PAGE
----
A small fleet of whaling vessels have caught their first whales in Japan’s first commercial hunt in decades, in defiance of international criticism.
The whaling ships have a permit to catch 227 minke, Bryde’s and sei whales this year in Japanese waters.
Japan’s last commercial hunt was in 1986, but it has continued whaling for what it says are research purposes.
It has now withdrawn from the International Whaling Commission (IWC) so is no longer subject to its rules.
IWC members had agreed to an effective ban on whale hunting, but Japan has long argued it is possible to hunt whales in a sustainable way.
The fisheries ministry has set a kill cap for the season of 52 minke, 150 Bryde’s and 25 sei whales – a total of 227 animals.
Last year’s catch quota, under its scientific programme – which Japan said aimed to gather population data – was 333 whales.
“The resumption of commercial whaling has been an ardent wish for whalers across the country,” the head of the agency, Shigeto Hase, said at a departure ceremony in northern Kushiro for the small fleet.
He said the resumption of whaling would ensure “the culture and way of life will be passed on to the next generation.”
“My heart is overflowing with happiness, and I’m deeply moved,” said Yoshifumi Kai, head of the Japan Small-Type Whaling Association. “People have hunted whales for more than 400 years in my hometown.”
“I’m a bit nervous but happy that we can start whaling,” one whaler told AFP news agency before setting sail.
“I don’t think young people know how to cook and eat whale meat any more. I want more people try to taste it at least once.”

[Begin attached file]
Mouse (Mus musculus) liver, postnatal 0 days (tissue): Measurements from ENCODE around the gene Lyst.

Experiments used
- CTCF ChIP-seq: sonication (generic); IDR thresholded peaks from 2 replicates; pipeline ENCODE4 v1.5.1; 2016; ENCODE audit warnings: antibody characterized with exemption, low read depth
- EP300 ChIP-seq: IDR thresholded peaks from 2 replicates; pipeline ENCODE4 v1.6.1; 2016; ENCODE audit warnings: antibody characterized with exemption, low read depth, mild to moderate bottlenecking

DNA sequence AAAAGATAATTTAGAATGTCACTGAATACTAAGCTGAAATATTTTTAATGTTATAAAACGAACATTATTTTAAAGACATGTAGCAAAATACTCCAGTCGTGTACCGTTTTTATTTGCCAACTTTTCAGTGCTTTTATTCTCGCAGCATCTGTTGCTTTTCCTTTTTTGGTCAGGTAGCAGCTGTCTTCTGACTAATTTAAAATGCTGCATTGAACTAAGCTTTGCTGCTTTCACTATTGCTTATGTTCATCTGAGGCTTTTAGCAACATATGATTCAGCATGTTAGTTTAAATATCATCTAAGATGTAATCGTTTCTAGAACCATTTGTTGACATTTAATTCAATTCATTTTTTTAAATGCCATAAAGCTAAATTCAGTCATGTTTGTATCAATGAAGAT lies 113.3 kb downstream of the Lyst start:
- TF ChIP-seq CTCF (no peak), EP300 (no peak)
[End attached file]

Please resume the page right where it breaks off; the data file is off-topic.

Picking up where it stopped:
According to the IUCN Red List of Threatened Species, minke and Bryde’s whale are not endangered. Sei whale are classified as endangered, but their numbers are increasing.
Conservationist groups like Greenpeace and Sea Shepherd remain critical of Japan’s resumption of whaling, but say there are no concrete plans for action against the country.
“This is a sad day for whale protection globally,” said Nicola Beynon of Humane Society International, accusing Japan of beginning a “new and shocking era of pirate whaling”.
Japan “is out of step with the international community”, Sam Annesley, executive director at Greenpeace Japan, said in a statement when Tokyo announced its whaling plans last year.
Like other whaling nations, Japan argues hunting and eating whales are part of its culture.
A number of coastal communities in Japan have hunted whales for centuries but consumption only became widespread after World War Two when other food was scarce.
Whales were brought to the brink of extinction by hunting in the 19th and early 20th Century. In 1986, all IWC members agreed to a hunting moratorium to allow whale numbers to recover.
Whaling countries – like Japan, Norway and Iceland – assumed the moratorium would be temporary until everyone could agree on sustainable quotas. Instead it became a quasi-permanent ban.
Since 1987, Japan has killed between 200 and 1,200 whales each year under an exemption to the ban allowing scientific research.
Critics say this was just a cover so Japan could hunt whales for food, as the meat from the whales killed for research usually did end up for sale.
In 2018, Japan tried one last time to convince the IWC to allow whaling under sustainable quotas, but failed. So it left the body, effective from July 2019.—BBC